The moral of this story?  You’ve got to look out for yourself first.  Don’t count on a judge to save you later.  He may not be able to do so.  Judges aren’t the Lone Ranger riding the prairie in search of wrongs to right.  They’re people constrained by the law just like everyone else.

The Rule of Law

 

Today I’m going to take a break from writing tips to climb on my soapbox. I have an apparently self-loathing lawyer friend who likes to complain that we lawyers are carbuncles on the face of humanity I like to point out to him that one of the founding principles of America is that we “are a government of laws and not of men.” That is, we are all governed by the rule of law. It is the rule of law that has made America the richest nation on earth and the last remaining superpower. Lawyers have always played a significant role in American society. It is nothing new. America has grown in wealth because of this and not in spite of this.

 

We have laws that create stable capital markets. Intellectual property law protects innovators and creators allowing them to profit from their creations. Businesses, credit card companies, and banks can all extend credit because of the rule of law. Minority shareholders can invest knowing that their rights are protected. Foreign investors can buy real property, bonds, and shares secure in the knowledge that some arbitrary and capricious decree will not deprive them of their property. Americans can buy homes and other property knowing that their property rights are protected by the rule of law. In short, it is the rule of law that makes the American economy function.

 

I was reminded of this while reading Thomas L. Friedman’s book “The World Is Flat: A Brief History of the Twenty-first Century.” He has a section where he talks about the sclerotic regulatory and legal systems of other countries where a bankruptcy can take ten years or a routine collection matter can take “27 procedures” and “more than 550 days.” Small business owners cannot get credit because of inefficient courts and poor mechanisms for enforcing debts. The adoption of efficient regulatory and legal systems is one of the major differences between emerging economic powers like China and India and the also rans like Egypt, sub-Saharan Africa, and Latin America.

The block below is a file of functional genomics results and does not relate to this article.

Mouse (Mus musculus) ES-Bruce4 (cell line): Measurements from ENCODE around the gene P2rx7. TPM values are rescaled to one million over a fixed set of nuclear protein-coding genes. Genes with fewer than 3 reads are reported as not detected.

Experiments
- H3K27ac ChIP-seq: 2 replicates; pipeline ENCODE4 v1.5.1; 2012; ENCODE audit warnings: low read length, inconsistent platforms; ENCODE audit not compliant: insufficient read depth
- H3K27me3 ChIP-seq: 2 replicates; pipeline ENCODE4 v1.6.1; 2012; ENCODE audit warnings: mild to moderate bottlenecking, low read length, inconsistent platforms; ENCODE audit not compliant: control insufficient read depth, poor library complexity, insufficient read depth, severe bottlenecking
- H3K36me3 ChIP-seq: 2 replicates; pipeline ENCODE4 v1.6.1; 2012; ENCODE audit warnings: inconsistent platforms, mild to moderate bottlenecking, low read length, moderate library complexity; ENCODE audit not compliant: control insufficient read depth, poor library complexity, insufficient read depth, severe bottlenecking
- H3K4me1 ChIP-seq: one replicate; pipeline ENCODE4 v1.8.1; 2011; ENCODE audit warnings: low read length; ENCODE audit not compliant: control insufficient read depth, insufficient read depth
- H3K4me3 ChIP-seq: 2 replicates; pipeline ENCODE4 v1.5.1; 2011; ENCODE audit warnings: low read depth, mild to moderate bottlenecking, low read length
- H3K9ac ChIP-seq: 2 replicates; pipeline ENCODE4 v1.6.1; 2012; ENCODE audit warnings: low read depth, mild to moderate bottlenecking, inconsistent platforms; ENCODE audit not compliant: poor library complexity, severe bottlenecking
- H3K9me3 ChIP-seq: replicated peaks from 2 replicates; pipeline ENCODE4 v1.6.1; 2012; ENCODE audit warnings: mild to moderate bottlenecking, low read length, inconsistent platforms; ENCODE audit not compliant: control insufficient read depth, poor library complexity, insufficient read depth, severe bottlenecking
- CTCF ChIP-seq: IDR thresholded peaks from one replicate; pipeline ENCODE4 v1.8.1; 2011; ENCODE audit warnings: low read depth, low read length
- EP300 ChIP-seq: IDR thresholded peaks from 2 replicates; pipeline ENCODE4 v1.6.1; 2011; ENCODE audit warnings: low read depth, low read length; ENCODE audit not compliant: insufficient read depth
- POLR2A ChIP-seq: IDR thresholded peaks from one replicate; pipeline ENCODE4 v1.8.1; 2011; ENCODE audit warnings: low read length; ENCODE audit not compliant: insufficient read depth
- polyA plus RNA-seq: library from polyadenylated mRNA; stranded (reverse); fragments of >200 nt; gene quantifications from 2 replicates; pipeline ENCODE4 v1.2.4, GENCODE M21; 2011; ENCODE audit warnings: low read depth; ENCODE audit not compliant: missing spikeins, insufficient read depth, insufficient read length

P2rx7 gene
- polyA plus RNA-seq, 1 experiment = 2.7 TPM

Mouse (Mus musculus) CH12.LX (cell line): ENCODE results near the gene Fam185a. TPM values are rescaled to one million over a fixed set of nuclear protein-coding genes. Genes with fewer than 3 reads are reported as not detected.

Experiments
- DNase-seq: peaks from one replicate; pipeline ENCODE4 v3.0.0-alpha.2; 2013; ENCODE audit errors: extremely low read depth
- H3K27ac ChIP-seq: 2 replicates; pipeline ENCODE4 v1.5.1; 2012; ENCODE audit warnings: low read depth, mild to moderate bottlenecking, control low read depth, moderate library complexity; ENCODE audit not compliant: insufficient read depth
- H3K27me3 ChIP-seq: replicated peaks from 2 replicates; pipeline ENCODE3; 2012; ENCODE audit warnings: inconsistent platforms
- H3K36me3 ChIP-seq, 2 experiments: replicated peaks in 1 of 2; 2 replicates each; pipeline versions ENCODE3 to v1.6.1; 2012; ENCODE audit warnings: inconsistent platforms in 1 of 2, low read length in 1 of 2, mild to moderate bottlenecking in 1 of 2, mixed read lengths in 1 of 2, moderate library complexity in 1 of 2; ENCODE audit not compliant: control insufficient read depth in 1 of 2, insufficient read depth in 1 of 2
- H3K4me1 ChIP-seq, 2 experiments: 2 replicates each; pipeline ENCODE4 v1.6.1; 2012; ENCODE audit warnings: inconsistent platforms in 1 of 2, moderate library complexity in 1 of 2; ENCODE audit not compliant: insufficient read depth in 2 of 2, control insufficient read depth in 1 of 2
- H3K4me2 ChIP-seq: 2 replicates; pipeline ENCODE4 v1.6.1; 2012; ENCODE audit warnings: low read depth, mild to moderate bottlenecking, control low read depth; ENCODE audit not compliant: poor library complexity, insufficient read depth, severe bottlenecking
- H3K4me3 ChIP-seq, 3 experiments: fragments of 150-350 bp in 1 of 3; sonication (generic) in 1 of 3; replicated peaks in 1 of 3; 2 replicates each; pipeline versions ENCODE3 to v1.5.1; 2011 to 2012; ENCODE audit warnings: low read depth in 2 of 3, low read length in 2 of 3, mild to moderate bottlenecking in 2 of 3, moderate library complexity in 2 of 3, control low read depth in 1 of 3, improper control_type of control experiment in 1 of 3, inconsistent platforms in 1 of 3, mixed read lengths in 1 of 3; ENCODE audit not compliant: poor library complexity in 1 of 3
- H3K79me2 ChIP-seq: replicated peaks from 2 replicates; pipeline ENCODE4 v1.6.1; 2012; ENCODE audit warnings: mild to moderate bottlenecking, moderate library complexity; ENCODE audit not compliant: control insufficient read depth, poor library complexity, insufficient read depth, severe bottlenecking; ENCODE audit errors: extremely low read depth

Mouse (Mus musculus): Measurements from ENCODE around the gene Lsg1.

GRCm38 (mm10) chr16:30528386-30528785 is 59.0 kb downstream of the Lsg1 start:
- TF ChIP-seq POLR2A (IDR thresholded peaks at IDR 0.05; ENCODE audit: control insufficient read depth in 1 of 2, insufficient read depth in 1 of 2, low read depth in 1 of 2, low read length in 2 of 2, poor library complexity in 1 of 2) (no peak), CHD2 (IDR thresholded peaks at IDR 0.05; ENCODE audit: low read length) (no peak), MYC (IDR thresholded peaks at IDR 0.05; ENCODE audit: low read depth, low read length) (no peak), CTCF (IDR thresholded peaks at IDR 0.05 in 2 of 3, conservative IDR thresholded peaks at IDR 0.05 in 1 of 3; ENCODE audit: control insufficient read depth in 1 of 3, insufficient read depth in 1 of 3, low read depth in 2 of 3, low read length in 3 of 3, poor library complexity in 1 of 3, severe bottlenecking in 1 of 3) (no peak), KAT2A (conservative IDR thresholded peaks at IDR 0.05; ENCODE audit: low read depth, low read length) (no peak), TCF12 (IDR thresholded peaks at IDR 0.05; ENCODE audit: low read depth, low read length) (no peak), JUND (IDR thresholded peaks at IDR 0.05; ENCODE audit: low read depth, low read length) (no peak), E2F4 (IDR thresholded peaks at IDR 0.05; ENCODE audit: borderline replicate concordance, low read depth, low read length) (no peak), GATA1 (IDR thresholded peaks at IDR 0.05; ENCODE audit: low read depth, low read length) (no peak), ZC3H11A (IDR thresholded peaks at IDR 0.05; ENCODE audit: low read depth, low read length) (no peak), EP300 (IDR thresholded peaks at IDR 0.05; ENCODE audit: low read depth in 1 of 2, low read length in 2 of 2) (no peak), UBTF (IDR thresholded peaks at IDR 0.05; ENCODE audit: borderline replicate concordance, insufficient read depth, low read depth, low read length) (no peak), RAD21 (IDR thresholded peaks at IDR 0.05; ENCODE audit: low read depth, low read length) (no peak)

Mexico is located on the same continent as the U.S. and has relatively abundant resources, including oil. Yet, according to Mr. Freidman, Mexico imports statues of the Virgin of Guadalupe from China. Mexico has a large supply of cheap labor and yet it languishes in poverty while China races ahead. A Mexican citizen can buy a condominium anywhere in America and know that his investment is respected and protected, but an American cannot do the same in Mexico. China’s economic reforms have created enough comfort for foreign citizens to invest there and do business with China. This is one of the key differences between the countries. These differences are due in part to the rule of law.

 

Is there room for reform? Sure. Things can always be made better. Procedures, especially for smaller matters, could be streamlined. Could we use fewer lawyers and more engineers? Absolutely. But the next time you sit in your own home and bash lawyers, remember that it is a well established system of laws that allowed you to borrow the purchase price of your home, record the deed, and protect it against all others.

 

 

Copyright Notice: All Rights Reserved Harry Thomas Hackney, P.A. 2007